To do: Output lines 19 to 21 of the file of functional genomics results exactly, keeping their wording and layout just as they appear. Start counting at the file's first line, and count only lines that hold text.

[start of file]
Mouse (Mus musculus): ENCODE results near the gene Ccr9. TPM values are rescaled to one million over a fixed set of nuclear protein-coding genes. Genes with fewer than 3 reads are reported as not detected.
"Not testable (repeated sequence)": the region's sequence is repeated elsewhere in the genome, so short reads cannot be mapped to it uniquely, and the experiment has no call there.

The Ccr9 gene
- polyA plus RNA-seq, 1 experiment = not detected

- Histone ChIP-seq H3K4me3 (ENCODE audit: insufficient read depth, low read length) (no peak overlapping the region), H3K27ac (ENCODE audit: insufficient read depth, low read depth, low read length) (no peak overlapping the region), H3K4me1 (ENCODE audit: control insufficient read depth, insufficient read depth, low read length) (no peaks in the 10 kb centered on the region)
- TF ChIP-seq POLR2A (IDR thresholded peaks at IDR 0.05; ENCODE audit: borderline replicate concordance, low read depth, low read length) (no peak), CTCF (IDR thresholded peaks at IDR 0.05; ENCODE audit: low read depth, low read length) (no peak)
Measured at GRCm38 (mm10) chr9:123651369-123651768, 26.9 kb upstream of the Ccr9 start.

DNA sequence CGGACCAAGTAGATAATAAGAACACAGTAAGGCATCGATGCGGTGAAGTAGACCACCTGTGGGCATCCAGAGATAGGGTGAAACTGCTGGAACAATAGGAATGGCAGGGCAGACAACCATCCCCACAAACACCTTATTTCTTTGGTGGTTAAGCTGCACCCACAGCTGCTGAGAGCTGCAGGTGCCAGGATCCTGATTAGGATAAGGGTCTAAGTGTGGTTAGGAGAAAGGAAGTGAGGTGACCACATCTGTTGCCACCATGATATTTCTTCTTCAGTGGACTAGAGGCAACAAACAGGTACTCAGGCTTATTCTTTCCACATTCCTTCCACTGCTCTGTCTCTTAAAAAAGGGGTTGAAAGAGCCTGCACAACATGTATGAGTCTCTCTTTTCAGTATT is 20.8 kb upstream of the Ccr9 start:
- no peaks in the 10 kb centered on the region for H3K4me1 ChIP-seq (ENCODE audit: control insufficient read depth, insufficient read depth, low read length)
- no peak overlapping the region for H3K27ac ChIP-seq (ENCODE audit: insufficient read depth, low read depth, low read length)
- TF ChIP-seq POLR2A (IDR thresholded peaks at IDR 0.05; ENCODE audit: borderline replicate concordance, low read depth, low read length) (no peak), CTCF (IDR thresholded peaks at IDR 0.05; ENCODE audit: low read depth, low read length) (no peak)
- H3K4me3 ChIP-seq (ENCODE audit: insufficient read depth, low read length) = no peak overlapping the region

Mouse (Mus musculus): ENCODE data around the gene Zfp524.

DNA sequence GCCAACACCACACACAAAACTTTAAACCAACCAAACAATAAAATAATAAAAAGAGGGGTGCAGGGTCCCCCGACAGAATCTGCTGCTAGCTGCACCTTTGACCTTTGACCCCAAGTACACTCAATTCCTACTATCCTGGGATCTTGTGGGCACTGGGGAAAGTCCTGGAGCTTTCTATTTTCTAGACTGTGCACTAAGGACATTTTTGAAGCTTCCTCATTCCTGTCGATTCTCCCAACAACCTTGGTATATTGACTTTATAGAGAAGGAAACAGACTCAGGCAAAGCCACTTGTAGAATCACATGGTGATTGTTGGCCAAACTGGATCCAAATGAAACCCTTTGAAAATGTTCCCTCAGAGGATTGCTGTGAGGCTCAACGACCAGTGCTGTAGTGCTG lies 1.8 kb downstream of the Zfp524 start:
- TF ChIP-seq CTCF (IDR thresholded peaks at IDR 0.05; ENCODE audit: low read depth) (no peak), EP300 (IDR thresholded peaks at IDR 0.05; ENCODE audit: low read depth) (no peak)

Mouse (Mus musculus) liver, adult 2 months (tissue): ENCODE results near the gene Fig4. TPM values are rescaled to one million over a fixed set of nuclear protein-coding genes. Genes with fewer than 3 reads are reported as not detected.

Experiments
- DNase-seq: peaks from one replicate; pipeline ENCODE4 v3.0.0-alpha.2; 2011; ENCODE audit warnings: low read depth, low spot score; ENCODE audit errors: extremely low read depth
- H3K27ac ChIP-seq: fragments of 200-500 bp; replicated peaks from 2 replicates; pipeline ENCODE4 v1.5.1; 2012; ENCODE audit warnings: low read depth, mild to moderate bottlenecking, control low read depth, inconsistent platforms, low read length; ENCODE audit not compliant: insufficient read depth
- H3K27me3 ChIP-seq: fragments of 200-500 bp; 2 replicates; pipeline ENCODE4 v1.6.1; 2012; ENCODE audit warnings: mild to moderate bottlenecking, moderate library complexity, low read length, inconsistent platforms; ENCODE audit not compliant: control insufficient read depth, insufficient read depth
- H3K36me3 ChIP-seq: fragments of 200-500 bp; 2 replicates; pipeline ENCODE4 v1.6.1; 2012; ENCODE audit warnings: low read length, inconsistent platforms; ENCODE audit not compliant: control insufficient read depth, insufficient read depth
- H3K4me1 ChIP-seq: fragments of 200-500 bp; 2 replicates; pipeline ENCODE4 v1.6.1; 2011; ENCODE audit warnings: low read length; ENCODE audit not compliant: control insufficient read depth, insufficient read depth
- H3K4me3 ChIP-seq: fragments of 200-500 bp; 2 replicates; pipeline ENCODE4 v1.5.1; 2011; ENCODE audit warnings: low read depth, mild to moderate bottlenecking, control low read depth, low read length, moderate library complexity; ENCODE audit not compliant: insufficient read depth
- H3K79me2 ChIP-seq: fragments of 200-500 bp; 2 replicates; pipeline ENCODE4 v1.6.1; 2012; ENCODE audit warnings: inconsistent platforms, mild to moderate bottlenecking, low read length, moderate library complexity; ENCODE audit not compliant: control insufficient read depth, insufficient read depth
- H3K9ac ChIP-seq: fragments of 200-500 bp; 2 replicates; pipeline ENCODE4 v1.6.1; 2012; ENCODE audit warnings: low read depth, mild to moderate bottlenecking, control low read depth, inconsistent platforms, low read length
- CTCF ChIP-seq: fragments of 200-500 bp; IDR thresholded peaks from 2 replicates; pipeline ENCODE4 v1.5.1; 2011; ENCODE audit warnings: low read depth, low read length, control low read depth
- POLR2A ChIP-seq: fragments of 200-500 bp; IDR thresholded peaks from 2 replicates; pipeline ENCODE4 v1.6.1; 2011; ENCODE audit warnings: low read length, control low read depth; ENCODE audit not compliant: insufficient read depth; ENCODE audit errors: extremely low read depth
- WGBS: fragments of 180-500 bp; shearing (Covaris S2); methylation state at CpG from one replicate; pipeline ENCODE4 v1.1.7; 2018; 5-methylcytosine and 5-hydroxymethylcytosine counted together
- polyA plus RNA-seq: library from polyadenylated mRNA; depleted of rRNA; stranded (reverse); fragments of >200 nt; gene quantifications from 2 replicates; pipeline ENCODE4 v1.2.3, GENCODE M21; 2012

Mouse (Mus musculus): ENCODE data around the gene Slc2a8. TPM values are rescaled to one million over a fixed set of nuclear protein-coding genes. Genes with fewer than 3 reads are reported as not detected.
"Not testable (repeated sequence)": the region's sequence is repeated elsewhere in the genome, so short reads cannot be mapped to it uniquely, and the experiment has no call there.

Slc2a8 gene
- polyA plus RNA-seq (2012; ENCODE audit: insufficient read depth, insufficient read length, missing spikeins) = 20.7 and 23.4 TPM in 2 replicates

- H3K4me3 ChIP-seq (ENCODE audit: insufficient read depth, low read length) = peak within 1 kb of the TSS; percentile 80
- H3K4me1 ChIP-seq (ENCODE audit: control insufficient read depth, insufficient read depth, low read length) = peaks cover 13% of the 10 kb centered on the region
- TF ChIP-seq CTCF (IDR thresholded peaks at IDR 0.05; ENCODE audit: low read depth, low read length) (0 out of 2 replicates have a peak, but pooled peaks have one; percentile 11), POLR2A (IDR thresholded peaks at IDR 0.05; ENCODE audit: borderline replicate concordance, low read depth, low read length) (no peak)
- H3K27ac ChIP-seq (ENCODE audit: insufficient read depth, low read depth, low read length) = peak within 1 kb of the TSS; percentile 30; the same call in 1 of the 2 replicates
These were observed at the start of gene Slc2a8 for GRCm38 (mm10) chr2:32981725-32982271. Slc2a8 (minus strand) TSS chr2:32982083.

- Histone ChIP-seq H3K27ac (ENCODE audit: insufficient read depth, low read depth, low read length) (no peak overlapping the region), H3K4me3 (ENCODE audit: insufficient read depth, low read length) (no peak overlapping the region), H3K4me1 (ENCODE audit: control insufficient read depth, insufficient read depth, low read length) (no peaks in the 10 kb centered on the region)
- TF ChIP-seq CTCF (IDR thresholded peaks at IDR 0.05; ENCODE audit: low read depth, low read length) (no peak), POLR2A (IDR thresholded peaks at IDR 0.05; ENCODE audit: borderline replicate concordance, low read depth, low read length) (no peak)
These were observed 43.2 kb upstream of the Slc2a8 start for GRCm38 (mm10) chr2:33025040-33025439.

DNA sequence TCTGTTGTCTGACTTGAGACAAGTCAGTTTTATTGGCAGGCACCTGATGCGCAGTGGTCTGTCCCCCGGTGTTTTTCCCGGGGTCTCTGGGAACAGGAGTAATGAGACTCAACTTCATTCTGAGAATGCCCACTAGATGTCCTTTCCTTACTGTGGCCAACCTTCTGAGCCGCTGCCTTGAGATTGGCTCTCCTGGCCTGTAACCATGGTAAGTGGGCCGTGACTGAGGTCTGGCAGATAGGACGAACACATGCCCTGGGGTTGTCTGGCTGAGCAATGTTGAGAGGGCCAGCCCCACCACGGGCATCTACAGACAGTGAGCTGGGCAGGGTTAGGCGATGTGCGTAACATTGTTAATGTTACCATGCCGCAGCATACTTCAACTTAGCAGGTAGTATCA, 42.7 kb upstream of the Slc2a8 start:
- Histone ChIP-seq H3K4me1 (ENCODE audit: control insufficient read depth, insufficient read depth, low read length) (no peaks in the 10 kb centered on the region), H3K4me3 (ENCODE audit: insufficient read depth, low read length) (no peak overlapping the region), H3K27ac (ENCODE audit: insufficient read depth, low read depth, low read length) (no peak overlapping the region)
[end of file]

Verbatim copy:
- H3K27ac ChIP-seq: fragments of 200-500 bp; replicated peaks from 2 replicates; pipeline ENCODE4 v1.5.1; 2012; ENCODE audit warnings: low read depth, mild to moderate bottlenecking, control low read depth, inconsistent platforms, low read length; ENCODE audit not compliant: insufficient read depth
- H3K27me3 ChIP-seq: fragments of 200-500 bp; 2 replicates; pipeline ENCODE4 v1.6.1; 2012; ENCODE audit warnings: mild to moderate bottlenecking, moderate library complexity, low read length, inconsistent platforms; ENCODE audit not compliant: control insufficient read depth, insufficient read depth
- H3K36me3 ChIP-seq: fragments of 200-500 bp; 2 replicates; pipeline ENCODE4 v1.6.1; 2012; ENCODE audit warnings: low read length, inconsistent platforms; ENCODE audit not compliant: control insufficient read depth, insufficient read depth